The Full Story
Recclesia was commissioned to examine this very special window after it became very clear that there was an issue with organic growth. The extent of the growth was so heavy that very little light was visible through the window.
Following the installation of very poor external secondary glazing some years ago, a vibrant but much unwanted microclimate had developed between the secondary glass and the external face of the stained glass. This led to the growth of mosses and lichens on the glass both internally and externally. Furthermore, the trapping of moisture between the layers of glass had caused condensation to build up and cause significant deterioration of the original medieval leadwork (to the heraldry), the glass surfaces and the paintwork.
The entire window was removed from the church and returned to the studio for highly specialised conservation work. Whilst the majority of the panel had been releaded in the 1800s, the heraldry (visible in the left lancet in the first photo, right) still retained its quite rudimentary hand-wrought medieval lead. The glass was cleaned under a microscope, allowing minute detrius to be cleaned from the surface, pitted by corrosion. The newer Victorian leadwork was in such a bad state that it was mostly replaced, but the panel of medieval leadwork was retained in full and underwent only very considered stabilisation work.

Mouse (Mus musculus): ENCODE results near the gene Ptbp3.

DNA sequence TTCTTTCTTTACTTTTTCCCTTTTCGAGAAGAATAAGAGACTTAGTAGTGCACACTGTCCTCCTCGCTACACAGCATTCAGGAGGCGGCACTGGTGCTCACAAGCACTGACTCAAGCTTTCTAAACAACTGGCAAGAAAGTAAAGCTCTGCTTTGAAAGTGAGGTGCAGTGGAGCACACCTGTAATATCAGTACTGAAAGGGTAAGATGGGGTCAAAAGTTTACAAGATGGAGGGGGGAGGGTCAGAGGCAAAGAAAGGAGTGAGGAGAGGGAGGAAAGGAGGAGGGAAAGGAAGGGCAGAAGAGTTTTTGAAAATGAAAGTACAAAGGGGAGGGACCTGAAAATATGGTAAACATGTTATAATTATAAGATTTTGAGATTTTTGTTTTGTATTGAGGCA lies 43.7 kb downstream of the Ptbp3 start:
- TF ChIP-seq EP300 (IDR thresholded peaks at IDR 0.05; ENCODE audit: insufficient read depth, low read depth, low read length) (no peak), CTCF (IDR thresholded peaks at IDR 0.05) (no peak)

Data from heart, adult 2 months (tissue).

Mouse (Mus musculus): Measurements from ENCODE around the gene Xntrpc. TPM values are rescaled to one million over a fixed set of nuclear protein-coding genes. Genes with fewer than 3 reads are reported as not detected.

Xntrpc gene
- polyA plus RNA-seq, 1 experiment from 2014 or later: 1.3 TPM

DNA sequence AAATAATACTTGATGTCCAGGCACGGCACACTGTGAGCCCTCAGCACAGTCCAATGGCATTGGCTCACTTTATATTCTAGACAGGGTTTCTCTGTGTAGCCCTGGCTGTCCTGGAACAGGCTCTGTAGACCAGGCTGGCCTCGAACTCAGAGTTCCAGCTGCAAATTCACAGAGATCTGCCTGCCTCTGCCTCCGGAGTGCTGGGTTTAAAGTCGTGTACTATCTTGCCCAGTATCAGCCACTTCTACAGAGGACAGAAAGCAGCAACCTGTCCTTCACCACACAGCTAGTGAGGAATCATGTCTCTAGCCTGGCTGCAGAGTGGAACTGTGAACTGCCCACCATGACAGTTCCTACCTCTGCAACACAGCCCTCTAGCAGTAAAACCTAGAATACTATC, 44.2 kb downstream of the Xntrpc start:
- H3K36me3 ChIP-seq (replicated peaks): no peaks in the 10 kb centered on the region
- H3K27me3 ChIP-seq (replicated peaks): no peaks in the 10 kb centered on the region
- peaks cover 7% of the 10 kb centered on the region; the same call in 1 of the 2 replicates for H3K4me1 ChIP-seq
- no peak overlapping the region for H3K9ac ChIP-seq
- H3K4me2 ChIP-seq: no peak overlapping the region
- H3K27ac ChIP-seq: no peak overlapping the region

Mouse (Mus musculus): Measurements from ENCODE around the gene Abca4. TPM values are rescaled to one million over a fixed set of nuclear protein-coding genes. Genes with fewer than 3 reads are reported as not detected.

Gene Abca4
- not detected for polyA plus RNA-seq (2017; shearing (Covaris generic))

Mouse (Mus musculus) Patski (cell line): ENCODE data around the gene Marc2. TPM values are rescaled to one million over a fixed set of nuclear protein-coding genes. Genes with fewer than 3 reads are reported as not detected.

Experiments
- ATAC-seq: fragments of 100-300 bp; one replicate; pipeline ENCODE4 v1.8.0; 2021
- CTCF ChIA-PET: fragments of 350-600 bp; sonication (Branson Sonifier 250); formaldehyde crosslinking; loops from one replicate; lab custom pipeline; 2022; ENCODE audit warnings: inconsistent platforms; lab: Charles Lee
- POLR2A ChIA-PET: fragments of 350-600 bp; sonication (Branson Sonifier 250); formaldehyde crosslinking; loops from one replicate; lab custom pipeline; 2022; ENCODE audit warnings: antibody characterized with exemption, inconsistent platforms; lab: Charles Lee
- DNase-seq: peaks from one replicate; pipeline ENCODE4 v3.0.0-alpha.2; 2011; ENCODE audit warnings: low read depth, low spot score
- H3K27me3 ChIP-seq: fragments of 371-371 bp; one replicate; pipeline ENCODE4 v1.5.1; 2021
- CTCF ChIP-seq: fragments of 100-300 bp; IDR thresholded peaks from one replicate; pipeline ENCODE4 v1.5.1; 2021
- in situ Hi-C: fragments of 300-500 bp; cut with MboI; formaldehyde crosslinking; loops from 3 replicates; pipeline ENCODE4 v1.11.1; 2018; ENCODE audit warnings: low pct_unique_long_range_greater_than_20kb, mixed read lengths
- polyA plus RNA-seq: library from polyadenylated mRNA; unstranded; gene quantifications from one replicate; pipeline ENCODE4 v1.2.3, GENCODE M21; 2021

The windows were protected using stainless steel powder-coated guards after being reinstated. Recclesia is one of the few studios in the UK to fabricate its own metalwork.
It is thought that the window may be the remains of a much bigger window salvaged from Strata Marcella Abbey at Pool Quay, Welshpool. The Abbey was founded in 1170, by Owain Cyfeiliog Prince of Powys, as a daughter house of the Abbey at Whitland.
Building work continued until the early 13th century by which time Strata Marcella had become the largest Cistercian Abbey in Wales. Its nave was 200 feet long. It was monks from Strata Marcella who went to the Vale of Llangollen in 1200 to found the Abbey of Valle Crucis.
During the Owain Glyndŵr rising at the beginning of the 15th century the buildings were heavily damaged and the monastery never completely recovered. It was finally disolved in 1536, by whch time all items of value had been stripped from the building.